prism #25.2: 'Paracosm' by Annie Briard

by Annie Briard

In the not so distant past, there was a beautifully poetic vision theory that proclaimed the eye to contain a small crystal, carefully shaping the light so that it may bring us illumination.

Much is still left to our imagination when determining what we see. Our vision captures as well creates, fills-in or otherwise completes what we perceive; one need only look for the blind spots in the center of the sightline. Like crystals, our eyes mediate light and what we see.

This work blends science history with psychology. The concept of the “paracosm” is a complex imaginary world, usually created in childhood but sometimes sufficiently compelling and detailed to persist into adulthood. In children, paracosms are often seen as attempts to create agency and thus as signs of high intelligence or creativity.

Briard developed the project during a 2016 residency in Cadiz, Spain, taking photographs from the city’s many strategic watchtowers. Cadiz has long been well known for its watchtowers: in the 1800s, it had 160 such towers; today, 126 remain. From these vantage points, Briard photographed the city’s surroundings using prisms and handmade lenses fashioned from the disused optical components of military materiel (gun sights).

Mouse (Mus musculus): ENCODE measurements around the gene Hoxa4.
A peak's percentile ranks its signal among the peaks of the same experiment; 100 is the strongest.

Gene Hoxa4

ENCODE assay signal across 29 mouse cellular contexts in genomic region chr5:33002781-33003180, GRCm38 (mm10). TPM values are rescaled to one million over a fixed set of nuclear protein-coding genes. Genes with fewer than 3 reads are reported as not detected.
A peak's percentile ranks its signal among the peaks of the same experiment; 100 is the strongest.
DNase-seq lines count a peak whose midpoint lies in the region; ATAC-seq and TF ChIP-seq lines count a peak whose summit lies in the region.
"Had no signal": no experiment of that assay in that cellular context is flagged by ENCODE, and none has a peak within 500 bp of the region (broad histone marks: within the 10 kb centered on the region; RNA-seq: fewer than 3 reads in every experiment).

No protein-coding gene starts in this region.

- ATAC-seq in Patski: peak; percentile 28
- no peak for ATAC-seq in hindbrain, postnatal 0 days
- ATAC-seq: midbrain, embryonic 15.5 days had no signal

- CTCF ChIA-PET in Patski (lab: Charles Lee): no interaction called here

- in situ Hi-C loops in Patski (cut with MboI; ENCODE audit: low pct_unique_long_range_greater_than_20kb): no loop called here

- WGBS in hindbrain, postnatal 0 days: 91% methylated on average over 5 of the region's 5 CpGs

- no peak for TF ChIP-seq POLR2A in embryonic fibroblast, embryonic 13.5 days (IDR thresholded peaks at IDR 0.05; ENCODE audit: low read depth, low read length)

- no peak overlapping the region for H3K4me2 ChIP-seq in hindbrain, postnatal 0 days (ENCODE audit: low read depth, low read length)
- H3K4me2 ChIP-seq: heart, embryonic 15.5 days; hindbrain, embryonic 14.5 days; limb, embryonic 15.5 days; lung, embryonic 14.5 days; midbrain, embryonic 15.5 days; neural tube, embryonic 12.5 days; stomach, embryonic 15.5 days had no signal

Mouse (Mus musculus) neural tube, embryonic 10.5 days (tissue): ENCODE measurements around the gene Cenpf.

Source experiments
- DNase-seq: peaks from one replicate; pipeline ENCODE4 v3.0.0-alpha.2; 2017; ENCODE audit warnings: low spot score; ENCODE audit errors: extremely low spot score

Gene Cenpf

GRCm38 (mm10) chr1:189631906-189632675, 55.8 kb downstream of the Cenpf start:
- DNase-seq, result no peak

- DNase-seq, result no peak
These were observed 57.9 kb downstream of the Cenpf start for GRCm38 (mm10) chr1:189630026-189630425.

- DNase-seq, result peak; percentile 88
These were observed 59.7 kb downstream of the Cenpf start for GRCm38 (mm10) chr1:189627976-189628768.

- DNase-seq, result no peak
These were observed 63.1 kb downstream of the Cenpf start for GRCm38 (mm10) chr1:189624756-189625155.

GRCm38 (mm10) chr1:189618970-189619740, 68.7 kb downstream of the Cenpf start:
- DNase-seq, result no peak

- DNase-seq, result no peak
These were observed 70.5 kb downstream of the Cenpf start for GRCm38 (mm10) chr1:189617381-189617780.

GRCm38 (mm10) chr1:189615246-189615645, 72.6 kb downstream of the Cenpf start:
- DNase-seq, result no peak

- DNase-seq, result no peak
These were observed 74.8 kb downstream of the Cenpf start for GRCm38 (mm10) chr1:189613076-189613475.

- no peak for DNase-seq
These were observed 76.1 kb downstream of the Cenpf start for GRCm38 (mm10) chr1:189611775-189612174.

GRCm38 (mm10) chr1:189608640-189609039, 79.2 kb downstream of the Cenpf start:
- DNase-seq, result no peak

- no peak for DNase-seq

Briard’s photographs seem as though they could be digital errors, with recognizable natural and architectural features bumping up against sunbursts, geometrical shapes and swooshes or scribbles of bold colours. The images are paracosmic, suggesting an extended world of daydream. The purpose of the watchtower is toppled, as the visual data becomes confusing, inviting questions as to what is and isn’t reality. The viewer finds herself in the impossible condition of a daydreamer seeking to differentiate real worlds from paracosmic ones.

Text from the exhibition “Paracosmic Sun”, written by Edwin Janzen

Paracosm © Annie Briard 2017

Paracosm © Annie Briard 2017

Paracosm © Annie Briard 2017

Annie Briard is a Canadian artist whose work challenges visual perception. Through video, photography and installation, she explores the intersections between perception paradigms in psychology, neuroscience and existentialism. Her inspiration is drawn from strange encounters with the visible and a desire to explore these with others.

Annie Briard’s work has been presented in solo and group exhibitions across Canada, notably at Back Gallery Project, Charles H. Scott Gallery, Art Souterrain and The Rooms. She has also participated in international festivals, shows and screenings at the Lincoln Film Centre New York, Three Shadows Photography Centre (Beijing), Matadero Madrid, and the Switzerland Architecture Museum, among others. Briard holds a BFA from Concordia University, and a Master's from Emily Carr University, where she currently teaches.


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